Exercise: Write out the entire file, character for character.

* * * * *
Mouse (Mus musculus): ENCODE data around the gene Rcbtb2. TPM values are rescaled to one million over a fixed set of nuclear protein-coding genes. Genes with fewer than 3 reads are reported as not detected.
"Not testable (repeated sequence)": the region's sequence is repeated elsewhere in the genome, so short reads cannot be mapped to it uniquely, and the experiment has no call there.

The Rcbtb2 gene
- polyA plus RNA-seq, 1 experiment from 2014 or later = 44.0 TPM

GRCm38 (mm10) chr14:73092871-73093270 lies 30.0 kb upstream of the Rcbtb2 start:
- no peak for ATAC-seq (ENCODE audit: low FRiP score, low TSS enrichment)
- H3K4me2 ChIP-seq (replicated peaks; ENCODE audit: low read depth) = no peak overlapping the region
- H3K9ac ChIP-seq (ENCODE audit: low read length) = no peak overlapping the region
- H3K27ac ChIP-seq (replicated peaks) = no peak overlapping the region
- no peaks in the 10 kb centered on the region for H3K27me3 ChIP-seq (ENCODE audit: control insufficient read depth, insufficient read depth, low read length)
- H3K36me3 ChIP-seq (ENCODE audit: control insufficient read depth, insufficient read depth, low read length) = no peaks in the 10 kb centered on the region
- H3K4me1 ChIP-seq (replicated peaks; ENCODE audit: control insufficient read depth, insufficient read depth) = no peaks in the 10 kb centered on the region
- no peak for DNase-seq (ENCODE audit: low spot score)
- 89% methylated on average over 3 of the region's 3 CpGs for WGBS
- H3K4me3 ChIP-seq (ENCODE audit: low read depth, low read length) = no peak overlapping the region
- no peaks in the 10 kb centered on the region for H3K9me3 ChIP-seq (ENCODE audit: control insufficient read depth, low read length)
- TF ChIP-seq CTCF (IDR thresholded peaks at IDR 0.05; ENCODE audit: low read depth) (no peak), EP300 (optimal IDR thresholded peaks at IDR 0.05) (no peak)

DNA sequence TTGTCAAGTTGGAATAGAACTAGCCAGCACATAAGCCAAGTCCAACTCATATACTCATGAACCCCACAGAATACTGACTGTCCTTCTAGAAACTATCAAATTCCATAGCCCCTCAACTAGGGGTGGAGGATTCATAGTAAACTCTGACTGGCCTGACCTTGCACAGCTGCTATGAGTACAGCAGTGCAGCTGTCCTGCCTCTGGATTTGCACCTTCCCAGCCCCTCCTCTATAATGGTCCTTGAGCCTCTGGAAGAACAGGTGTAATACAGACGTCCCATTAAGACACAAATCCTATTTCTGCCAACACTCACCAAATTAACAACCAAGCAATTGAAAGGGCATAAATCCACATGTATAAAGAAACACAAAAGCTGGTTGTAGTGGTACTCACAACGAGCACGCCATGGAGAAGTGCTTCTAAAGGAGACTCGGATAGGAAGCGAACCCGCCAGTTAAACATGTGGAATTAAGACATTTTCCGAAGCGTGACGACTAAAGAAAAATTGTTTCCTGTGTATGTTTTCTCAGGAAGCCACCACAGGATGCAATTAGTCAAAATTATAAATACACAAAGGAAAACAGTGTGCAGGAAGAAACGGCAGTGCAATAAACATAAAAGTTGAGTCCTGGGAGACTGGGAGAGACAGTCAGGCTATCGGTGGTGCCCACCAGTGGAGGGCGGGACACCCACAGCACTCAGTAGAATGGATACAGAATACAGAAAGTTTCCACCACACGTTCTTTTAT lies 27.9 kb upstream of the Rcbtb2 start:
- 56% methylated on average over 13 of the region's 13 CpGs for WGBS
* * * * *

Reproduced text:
Mouse (Mus musculus): ENCODE data around the gene Rcbtb2. TPM values are rescaled to one million over a fixed set of nuclear protein-coding genes. Genes with fewer than 3 reads are reported as not detected.
"Not testable (repeated sequence)": the region's sequence is repeated elsewhere in the genome, so short reads cannot be mapped to it uniquely, and the experiment has no call there.

The Rcbtb2 gene
- polyA plus RNA-seq, 1 experiment from 2014 or later = 44.0 TPM

GRCm38 (mm10) chr14:73092871-73093270 lies 30.0 kb upstream of the Rcbtb2 start:
- no peak for ATAC-seq (ENCODE audit: low FRiP score, low TSS enrichment)
- H3K4me2 ChIP-seq (replicated peaks; ENCODE audit: low read depth) = no peak overlapping the region
- H3K9ac ChIP-seq (ENCODE audit: low read length) = no peak overlapping the region
- H3K27ac ChIP-seq (replicated peaks) = no peak overlapping the region
- no peaks in the 10 kb centered on the region for H3K27me3 ChIP-seq (ENCODE audit: control insufficient read depth, insufficient read depth, low read length)
- H3K36me3 ChIP-seq (ENCODE audit: control insufficient read depth, insufficient read depth, low read length) = no peaks in the 10 kb centered on the region
- H3K4me1 ChIP-seq (replicated peaks; ENCODE audit: control insufficient read depth, insufficient read depth) = no peaks in the 10 kb centered on the region
- no peak for DNase-seq (ENCODE audit: low spot score)
- 89% methylated on average over 3 of the region's 3 CpGs for WGBS
- H3K4me3 ChIP-seq (ENCODE audit: low read depth, low read length) = no peak overlapping the region
- no peaks in the 10 kb centered on the region for H3K9me3 ChIP-seq (ENCODE audit: control insufficient read depth, low read length)
- TF ChIP-seq CTCF (IDR thresholded peaks at IDR 0.05; ENCODE audit: low read depth) (no peak), EP300 (optimal IDR thresholded peaks at IDR 0.05) (no peak)

DNA sequence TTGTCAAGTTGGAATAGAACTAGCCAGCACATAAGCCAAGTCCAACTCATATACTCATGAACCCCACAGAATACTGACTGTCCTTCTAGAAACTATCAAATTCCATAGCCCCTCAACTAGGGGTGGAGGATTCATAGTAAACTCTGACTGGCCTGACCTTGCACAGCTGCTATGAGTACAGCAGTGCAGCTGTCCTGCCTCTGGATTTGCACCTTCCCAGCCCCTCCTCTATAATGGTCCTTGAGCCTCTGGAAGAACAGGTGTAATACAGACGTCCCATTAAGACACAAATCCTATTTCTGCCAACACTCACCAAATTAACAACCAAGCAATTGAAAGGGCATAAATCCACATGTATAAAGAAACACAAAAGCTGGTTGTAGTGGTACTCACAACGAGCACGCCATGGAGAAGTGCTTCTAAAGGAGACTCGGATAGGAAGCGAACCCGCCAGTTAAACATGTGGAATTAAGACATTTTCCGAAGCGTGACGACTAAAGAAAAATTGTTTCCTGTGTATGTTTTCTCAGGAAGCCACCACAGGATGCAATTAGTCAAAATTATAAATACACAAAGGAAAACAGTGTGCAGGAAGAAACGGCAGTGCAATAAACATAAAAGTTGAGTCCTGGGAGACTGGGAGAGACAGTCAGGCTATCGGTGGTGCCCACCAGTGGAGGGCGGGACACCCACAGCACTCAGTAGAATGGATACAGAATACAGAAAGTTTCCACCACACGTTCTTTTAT lies 27.9 kb upstream of the Rcbtb2 start:
- 56% methylated on average over 13 of the region's 13 CpGs for WGBS